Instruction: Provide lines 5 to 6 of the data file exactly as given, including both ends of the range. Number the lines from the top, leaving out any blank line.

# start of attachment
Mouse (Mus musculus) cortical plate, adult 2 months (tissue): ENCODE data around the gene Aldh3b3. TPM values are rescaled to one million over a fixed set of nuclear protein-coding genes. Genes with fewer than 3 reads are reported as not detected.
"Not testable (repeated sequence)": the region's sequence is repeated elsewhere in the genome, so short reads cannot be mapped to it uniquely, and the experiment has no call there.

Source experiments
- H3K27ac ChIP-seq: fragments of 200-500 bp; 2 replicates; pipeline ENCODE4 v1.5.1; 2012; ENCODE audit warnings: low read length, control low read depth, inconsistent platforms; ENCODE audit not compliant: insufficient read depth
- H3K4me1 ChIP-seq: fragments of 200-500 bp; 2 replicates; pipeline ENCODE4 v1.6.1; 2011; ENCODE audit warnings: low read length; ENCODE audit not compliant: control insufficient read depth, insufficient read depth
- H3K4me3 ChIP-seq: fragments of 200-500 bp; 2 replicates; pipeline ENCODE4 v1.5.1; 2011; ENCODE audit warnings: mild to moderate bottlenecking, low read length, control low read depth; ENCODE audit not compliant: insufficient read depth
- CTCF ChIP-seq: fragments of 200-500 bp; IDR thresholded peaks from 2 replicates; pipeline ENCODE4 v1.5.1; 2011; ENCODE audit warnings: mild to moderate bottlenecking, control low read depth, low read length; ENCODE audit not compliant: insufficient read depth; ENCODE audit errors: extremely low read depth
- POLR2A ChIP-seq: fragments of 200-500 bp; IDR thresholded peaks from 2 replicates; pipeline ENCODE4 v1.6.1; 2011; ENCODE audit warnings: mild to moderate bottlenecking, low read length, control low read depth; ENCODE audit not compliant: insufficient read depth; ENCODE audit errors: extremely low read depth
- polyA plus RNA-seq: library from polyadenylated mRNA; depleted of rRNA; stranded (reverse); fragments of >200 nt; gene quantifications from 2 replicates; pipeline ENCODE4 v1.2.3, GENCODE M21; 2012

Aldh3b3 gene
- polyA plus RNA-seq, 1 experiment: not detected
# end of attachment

- H3K4me1 ChIP-seq: fragments of 200-500 bp; 2 replicates; pipeline ENCODE4 v1.6.1; 2011; ENCODE audit warnings: low read length; ENCODE audit not compliant: control insufficient read depth, insufficient read depth
- H3K4me3 ChIP-seq: fragments of 200-500 bp; 2 replicates; pipeline ENCODE4 v1.5.1; 2011; ENCODE audit warnings: mild to moderate bottlenecking, low read length, control low read depth; ENCODE audit not compliant: insufficient read depth